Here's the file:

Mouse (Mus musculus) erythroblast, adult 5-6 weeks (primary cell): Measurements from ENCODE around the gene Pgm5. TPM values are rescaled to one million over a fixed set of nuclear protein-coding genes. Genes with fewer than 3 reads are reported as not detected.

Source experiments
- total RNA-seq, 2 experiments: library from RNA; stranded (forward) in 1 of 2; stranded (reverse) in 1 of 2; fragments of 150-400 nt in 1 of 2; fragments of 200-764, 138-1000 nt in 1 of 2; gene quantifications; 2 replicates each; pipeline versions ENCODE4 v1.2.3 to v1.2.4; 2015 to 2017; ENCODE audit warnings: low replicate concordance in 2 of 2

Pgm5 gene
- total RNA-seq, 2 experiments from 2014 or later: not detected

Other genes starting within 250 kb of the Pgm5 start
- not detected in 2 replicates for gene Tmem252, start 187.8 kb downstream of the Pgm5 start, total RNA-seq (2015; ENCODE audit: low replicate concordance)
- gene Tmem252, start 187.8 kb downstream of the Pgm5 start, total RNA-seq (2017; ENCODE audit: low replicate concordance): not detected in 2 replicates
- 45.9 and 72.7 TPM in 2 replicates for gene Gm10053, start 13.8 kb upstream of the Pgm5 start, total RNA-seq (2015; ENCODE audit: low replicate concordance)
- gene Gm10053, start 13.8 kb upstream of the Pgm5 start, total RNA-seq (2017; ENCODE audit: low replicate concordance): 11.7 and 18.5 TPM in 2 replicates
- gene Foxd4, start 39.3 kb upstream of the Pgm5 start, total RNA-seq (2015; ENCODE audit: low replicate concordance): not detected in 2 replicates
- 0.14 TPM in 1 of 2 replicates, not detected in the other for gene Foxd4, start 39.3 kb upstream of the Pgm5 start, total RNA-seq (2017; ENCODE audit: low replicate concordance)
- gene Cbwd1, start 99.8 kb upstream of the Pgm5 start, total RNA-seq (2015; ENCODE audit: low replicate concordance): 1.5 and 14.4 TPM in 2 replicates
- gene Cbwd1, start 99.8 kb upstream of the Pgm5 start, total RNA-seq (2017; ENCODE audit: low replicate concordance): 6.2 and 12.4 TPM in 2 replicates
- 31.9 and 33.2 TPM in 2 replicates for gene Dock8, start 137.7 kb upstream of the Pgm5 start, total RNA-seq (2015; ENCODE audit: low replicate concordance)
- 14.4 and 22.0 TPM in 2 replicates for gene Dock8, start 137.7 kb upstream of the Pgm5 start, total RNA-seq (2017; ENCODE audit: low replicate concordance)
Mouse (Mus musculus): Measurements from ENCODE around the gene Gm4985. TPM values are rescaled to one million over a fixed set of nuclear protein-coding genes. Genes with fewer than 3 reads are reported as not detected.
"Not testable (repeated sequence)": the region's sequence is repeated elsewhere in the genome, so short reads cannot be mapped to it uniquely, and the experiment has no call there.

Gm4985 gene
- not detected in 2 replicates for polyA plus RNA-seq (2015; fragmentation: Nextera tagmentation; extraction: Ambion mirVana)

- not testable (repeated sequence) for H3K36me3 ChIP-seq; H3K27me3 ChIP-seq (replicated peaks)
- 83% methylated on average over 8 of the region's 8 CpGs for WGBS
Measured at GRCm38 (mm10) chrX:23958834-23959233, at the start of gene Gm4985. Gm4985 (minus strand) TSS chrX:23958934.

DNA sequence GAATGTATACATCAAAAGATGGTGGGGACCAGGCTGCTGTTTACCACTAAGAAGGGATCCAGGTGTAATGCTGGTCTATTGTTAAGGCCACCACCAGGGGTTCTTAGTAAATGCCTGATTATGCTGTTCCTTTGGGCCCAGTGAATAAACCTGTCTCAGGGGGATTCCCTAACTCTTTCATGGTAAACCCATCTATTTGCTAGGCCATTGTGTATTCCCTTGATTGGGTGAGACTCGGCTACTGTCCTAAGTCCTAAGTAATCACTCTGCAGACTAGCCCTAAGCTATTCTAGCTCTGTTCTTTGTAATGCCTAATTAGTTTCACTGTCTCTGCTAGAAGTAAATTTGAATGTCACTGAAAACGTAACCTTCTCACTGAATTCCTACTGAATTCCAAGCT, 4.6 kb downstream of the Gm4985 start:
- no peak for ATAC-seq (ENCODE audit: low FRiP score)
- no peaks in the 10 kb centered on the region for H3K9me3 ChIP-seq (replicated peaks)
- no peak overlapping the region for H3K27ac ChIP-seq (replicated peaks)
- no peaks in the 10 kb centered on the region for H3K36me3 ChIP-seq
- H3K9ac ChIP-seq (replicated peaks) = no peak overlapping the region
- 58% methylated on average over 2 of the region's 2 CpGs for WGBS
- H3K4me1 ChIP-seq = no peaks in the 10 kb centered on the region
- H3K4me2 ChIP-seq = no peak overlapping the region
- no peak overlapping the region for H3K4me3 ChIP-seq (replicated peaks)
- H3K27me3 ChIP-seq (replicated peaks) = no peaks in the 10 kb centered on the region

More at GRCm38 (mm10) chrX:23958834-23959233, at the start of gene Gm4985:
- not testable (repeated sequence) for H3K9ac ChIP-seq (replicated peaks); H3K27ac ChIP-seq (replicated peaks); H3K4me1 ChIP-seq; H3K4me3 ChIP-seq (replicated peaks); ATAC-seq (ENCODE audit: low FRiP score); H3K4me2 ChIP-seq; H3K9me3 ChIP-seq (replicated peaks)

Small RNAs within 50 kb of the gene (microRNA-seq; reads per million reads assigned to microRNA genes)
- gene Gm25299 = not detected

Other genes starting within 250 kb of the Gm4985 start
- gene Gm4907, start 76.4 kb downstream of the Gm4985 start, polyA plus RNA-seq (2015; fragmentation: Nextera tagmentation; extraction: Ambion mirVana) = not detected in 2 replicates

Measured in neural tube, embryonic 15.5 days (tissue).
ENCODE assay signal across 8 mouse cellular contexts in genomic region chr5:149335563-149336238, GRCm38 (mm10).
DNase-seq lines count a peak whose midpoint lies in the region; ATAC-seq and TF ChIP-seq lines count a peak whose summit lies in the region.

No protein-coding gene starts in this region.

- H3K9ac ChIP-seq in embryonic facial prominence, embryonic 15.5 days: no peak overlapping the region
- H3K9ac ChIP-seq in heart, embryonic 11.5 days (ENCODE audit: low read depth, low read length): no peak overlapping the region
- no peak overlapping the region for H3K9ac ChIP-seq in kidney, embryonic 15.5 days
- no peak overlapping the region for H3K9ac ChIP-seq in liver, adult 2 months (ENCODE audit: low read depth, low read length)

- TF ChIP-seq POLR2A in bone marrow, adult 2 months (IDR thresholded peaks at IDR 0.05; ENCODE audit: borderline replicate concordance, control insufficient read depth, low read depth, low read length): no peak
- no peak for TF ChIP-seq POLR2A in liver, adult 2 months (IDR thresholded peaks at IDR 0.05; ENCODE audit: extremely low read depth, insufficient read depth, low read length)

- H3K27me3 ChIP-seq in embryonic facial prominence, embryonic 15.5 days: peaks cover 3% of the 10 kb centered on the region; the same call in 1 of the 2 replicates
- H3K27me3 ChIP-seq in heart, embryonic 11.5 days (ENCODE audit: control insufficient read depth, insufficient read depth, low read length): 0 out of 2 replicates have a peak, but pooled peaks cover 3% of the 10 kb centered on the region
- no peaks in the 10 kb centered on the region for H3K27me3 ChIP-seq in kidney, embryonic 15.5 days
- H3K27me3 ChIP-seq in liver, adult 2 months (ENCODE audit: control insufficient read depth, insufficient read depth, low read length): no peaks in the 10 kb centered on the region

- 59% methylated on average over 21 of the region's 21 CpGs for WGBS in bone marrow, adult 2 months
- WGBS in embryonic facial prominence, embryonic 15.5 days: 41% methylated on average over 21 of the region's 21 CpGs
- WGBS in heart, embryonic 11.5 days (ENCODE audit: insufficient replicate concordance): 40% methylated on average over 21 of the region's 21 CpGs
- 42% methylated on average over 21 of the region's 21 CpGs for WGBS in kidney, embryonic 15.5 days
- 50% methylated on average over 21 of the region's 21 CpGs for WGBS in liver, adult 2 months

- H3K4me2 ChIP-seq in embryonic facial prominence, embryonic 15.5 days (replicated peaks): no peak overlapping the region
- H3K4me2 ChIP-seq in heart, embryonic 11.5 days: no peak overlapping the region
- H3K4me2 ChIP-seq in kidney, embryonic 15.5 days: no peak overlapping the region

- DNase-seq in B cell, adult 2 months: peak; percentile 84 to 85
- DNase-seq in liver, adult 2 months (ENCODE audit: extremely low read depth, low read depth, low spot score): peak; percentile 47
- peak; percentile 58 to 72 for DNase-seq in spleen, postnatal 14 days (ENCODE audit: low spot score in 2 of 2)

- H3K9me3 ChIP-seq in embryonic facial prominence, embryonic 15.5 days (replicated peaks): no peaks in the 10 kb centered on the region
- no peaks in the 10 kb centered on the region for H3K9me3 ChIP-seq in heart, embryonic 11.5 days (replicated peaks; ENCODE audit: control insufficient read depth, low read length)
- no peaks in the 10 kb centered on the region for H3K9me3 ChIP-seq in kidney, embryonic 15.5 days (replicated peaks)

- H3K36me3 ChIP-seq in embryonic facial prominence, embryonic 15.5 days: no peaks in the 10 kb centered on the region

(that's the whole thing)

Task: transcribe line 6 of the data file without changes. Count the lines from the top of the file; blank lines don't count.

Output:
Other genes starting within 250 kb of the Pgm5 start